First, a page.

IF Primary Industries Minister Teresa Kok wishes to advise the poor rubber-tappers on how to harvest latex in the coming dry spell when the “wintering of leaves” takes place, she might have to think twice before speaking.
For lurking around is opposition MP Datuk Seri Dr Wee Ka Siong, who started life at six as a rubber tapper in Jasin to help supplement the income of his family.
Kok, who has been with the job only for eight months under the new government, made a blunder recently when she tried to instruct rubber tappers on how to collect latex during rainy days.
“Many of our new Ministers do not seem to live in the real world. I just laughed at Teresa Kok’s idea to have rain guards for rubber trees,” says Dr Wee, who is also MCA president.
“The Minister also asked people to consume more palm oil. Use palm oil to shower or what? Her real job is to promote it to other countries and increase the export of palm oil.”
Apart from commodity issues, Dr Wee is also an expert on small and medium industries, new villages, education, transportation and construction by virtue of his education background and the ministerial positions he had held before May 2018.
The 50-year-old veteran politician also has knowledge in managing the economy. He was appointed by Tun Dr Mahathir Mohamad, Prime Minister for the first time then, into the National Economic Council II (1999-2000) to help overcome the adverse impact of the Asian financial crisis.
The MP for Ayer Hitam for four consecutive terms joined MCA after he graduated from Universiti Teknologi Malaysia (UTM) in 1992, with a civil engineering degree.
“I started as a social activist in Johor Bahru, just like what Michael Chong is doing now. I had a service centre and I served the poor people. I financed it with my NTU scholarship money,” recalls Dr Wee.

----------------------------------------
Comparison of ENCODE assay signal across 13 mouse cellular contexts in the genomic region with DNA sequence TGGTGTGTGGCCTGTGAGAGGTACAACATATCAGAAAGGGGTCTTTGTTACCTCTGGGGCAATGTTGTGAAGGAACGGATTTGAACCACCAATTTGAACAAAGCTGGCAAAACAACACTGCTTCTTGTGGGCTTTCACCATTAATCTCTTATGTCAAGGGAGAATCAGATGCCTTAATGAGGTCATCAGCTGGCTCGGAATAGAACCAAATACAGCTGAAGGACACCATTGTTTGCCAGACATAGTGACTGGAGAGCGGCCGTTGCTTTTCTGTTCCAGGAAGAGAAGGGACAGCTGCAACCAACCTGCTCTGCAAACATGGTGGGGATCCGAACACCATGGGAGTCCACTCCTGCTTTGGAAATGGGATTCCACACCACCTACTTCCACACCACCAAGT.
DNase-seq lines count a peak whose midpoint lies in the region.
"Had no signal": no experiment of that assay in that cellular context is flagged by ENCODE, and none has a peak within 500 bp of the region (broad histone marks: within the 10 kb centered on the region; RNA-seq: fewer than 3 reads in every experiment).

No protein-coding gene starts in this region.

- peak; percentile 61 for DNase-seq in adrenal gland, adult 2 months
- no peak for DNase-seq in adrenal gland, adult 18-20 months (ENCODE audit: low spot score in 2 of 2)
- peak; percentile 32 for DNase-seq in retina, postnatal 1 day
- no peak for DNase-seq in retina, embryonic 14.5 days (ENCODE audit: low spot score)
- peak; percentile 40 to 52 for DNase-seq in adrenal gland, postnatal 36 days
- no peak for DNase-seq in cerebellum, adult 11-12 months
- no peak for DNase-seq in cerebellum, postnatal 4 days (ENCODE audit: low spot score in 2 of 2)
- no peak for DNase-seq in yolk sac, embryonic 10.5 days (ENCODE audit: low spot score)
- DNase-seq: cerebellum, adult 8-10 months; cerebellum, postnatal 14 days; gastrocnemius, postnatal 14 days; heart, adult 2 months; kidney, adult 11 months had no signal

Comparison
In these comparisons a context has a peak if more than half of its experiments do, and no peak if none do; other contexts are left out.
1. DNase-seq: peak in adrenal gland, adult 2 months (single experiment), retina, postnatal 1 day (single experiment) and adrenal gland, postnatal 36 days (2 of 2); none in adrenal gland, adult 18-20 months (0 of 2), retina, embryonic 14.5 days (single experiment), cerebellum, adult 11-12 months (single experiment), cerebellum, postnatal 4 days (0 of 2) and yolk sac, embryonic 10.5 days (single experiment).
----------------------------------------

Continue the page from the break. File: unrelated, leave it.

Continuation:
When Ka Siong was doing his Master’s degree in traffic engineering in Singapore’s NTU (Nanyang Technological University), he was paid S$2,400 (RM5,000) per month to do research. He spent RM2,000 a month on the center.
To help poor juniors in UTM, the activist knocked on the doors of the late Tan Sri Kuek Ho Yao, a prominent philanthropist related to tycoon Robert Kuok. That visit from an unknown resulted in Kuek giving scholarships and financial aid to more than 100 students.
Before getting his Doctor of Philosophy (PhD) in transportation planning from UTM in 2002, the budding politician was already involved with non-governmental organisations to help solve hawkers’ problems and fight for their cause, as well as working with police to rescue underage girls forced into prostitution.
All these activities paved the way for the PhD holder to rise fast in the MCA. He became the MP for Ayer Hitam in 2004, and since then has served the constituency for four terms.
Before being elected MCA president in late 2018, he had held the positions of deputy president (2013-2018) and national youth chairman (2008-2013).
The most important posts he had held in government were Minister in the PM’s Department (2014-2018) and Education Deputy Minister (2008-2013).
He became an opposition MP in May last year after the Barisan Nasional, in which MCA is a component party, lost the general election.
Without much groaning and moaning, he has already gained recognition as a performing opposition MP.
Dr Wee’s success in politics is attributed to his political acumen, leadership qualities and personality, as well as his kind treatment of staff and friends around him.
“As a person, he is sincere, knowledgeable and talented. He values brotherhood. As a leader, he is dedicated, hands on, politically savvy and superb in public speaking,” says Datuk Lawrence Low, a central committee member of MCA and his former political secretary.
Wee wins respect as Opposition MP